Take a close look at this famous picture. These are the people who attended the fifth Solvay International Conference (1927), where the leading physicists of that time discuss the newly formulated quantum theory. What stands out to me is that this is quite a homogeneous group: 28 white (including Jewish), middle aged guys, plus Marie Curie. Of course, these were different times. Comparing this to QuTech in Delft, the place where I work, (an example of a physics research environment in general) there are some improvements when it comes to diversity. Currently 23% of the QuTech employees are non-European and 17% percent are female, according to a recent official review . However, a quick count on the QuTech webpage will tell you that if you only look at scientists and technical staff , this percentage drops to about 10%. At QuTech there are still several scientists who are the only woman in their research group. Looking at it in this way, it seems that not much has changed in almost 100 years of quantum physics. Continue reading Counting women in physics
Quantum physics is the strange and counterintuitive theory of physics governing the tiny world of atoms, electrons and photons. To access such small and ephemeral phenomena, scientists deploy advanced techniques to isolate and manipulate what can be destroyed by the tiniest breeze. Can they further protect these phenomena and make them survive to reach the scale of our life? This will be required to build a functional quantum computer. Continue reading Quantum Information Needs Protecting, and Here’s How to Do It
It’s that time of the year again: the Easter Bunny comes by and hides his eggs. Everywhere you look he hid them: in the flower beds in the garden, underneath your bed, even if you open the cupboards, eggs come rolling out. Eggs in all kinds of clear colours and, if you’re lucky, made of chocolate.
But, over the past year, the Easter Bunny spent his time studying some quantum mechanics. He was inspired and decided to do something totally different this year. Instead of eggs, he hid some quantum terminology in the puzzle below. Can you find all the quantum eggs he hid?
 This puzzle was made at WoordZoekerMaken.nl.
 The second ‘l’ in millikelvin got lost during the hiding…
So it is winter and it is cold. Cold? It is freezing! But the air is nice and dry outside, so you decide to take a wintery walk in the forest. If you’re in a part of the world where you can currently fry an egg on the street, just wander along in your head – this is a small gedanken experiment. The walk is nice, yet cold and by the time you arrive home, the only thing you want, is to take a nice and warm shower. You turn on the tap and you feel the water running, splashing on your arms and shoulders, slowly defrosting your fingers. But then, for goodness sake, your roommate turns on her (cold) tap and your water temperature rises instantly. In a reflex, you jump out of the water jet, your skin already showing red stains. Luckily it was just an instant and soon you can go back into the shower. But then, of course, your other roommate needs some hot water and with a scream you, again, jump out of the now ice-cold shower. Time for a cup of tea…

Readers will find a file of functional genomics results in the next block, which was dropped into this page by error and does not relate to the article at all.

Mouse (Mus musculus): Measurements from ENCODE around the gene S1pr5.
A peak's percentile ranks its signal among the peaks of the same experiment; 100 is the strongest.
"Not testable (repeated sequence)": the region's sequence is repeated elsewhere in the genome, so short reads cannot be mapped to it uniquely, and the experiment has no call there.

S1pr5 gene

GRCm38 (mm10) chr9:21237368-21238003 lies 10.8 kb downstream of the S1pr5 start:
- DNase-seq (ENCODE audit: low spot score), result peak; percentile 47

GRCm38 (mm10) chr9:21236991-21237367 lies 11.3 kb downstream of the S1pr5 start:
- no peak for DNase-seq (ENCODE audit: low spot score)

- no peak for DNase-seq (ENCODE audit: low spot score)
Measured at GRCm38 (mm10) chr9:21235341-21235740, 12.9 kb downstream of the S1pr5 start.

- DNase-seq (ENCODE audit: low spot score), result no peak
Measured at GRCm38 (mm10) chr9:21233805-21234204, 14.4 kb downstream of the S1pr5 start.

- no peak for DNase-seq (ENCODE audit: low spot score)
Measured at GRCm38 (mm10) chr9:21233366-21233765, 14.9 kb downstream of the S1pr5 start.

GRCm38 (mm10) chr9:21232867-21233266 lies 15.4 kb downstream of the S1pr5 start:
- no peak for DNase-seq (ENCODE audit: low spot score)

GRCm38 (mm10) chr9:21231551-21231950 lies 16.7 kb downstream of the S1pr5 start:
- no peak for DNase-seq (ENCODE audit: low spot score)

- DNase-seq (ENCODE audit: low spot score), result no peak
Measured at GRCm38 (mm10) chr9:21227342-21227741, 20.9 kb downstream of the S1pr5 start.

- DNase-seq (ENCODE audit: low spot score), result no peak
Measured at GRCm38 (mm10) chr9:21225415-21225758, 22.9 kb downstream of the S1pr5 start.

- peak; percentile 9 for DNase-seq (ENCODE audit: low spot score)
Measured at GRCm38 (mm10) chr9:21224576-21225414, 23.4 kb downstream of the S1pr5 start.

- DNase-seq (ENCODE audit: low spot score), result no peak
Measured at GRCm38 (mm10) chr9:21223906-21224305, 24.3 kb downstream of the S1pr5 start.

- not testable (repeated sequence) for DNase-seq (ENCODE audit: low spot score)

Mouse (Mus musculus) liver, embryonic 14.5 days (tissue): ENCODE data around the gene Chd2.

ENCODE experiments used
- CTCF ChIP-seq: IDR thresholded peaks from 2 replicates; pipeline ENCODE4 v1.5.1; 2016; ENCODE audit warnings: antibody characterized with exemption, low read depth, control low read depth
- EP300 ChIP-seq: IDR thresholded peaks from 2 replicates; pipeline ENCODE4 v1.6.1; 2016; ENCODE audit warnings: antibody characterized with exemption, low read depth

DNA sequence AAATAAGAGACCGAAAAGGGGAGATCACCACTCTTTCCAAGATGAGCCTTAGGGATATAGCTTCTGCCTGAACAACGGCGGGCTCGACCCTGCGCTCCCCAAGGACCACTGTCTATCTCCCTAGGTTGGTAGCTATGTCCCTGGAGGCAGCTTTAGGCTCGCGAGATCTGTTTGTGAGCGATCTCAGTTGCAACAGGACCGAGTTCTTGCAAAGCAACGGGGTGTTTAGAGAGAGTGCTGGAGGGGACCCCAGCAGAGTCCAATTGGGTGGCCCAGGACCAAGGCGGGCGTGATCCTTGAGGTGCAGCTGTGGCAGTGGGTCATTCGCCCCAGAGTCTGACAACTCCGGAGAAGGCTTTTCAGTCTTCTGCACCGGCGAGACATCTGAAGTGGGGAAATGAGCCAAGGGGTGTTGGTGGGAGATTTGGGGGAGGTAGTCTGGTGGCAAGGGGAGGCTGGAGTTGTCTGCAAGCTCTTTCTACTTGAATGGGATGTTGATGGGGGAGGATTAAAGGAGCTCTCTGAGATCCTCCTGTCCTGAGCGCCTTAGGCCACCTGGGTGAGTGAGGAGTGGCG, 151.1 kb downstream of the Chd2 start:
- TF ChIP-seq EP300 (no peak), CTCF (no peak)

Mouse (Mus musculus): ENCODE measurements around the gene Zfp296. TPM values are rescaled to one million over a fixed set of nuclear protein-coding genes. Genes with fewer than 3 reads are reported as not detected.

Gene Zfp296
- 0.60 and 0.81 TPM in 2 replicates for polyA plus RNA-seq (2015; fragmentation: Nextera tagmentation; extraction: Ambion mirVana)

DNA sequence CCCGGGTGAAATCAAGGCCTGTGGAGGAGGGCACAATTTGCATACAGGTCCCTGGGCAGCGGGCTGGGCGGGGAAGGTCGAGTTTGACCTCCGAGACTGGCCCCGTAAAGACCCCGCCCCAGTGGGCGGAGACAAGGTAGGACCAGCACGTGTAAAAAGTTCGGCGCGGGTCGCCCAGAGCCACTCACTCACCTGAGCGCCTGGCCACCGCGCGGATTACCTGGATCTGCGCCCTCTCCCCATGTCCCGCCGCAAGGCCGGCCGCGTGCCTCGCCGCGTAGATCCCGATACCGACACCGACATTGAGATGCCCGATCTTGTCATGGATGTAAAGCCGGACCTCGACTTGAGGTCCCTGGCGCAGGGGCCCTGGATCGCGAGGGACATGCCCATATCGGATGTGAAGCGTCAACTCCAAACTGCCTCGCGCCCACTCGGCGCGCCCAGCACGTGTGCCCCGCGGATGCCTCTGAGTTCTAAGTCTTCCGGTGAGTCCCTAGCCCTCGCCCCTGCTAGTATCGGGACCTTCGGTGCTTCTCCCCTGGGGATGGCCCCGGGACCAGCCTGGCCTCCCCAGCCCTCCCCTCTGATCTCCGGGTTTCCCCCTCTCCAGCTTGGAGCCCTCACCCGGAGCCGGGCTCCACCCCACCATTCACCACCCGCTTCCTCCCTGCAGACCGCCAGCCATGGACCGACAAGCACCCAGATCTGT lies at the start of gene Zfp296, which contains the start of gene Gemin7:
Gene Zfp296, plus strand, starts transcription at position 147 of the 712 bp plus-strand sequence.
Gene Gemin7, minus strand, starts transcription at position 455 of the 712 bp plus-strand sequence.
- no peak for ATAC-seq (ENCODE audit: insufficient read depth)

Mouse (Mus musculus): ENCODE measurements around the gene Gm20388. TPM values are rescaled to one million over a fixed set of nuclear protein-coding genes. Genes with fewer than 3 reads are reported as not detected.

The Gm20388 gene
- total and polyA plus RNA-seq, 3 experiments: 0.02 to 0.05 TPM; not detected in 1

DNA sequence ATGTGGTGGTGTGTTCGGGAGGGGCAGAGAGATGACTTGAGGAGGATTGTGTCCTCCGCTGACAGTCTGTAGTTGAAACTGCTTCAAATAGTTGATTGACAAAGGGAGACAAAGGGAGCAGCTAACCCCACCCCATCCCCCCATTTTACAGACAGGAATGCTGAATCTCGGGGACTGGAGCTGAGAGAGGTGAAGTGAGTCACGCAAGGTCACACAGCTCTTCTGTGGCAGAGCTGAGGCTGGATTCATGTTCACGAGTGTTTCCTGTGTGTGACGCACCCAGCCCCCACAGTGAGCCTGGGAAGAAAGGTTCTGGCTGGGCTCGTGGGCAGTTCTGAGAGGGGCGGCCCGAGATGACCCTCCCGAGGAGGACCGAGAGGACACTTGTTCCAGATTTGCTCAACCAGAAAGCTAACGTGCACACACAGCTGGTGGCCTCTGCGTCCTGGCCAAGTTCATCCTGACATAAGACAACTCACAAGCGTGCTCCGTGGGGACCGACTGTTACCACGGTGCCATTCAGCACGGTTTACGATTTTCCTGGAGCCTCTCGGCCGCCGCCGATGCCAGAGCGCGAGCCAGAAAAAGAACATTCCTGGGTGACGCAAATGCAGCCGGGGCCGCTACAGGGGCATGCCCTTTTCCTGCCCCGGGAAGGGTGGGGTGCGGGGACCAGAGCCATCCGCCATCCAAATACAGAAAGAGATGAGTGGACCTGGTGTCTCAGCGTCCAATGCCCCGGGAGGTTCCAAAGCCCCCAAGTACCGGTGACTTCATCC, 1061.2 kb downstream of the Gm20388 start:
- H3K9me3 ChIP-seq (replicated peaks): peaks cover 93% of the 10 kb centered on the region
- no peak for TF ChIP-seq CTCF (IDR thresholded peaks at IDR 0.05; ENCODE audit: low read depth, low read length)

How cool is that? A Quantum Internet. Made of Diamonds.
by Matteo Pompili
We are constantly connected to Internet. With our computers, our smartphones, our cars, our fridges (mine is not, yet, but you get the idea). In its very first days, the Internet was a very rudimentary, yet revolutionary, connection between computers . It enabled one computer on the network to send messages to any other computer on the network, whether it was directly connected to it (that is, with a cable) or not. Some of the computers on the network acted as routing nodes for the information, so that it could get directed toward the destination. In 1969 there were four nodes on the then-called ARPANET. By 1973 there were ten times as many. In 1981 the number of connected computers was more than 200. Last year the number of devices capable of connecting to Internet was 8.4 billion (with a b!) .
Computers on their own are already great, but there is a whole range of applications that, without a network infrastructure, would be inaccessible. Do you see where I am going? Continue reading A Quantum Internet made of Diamonds
The first time that I heard that there were “DiVincenzo criteria” was when Richard Hughes of Los Alamos contacted me in the fall of 2001, telling me that ARDA (predecessor of IARPA – a funding agency of the US intelligence services) had commissioned him to form a roadmap committee to forecast the future of quantum information technology . Before that, I just thought of them as a list that I showed in various talks and wrote down in a few essays. So the fact that they have become a “thing” is basically because some government bureaucrats found them a handy way to draw up metrics for the progress of their quantum computing programs.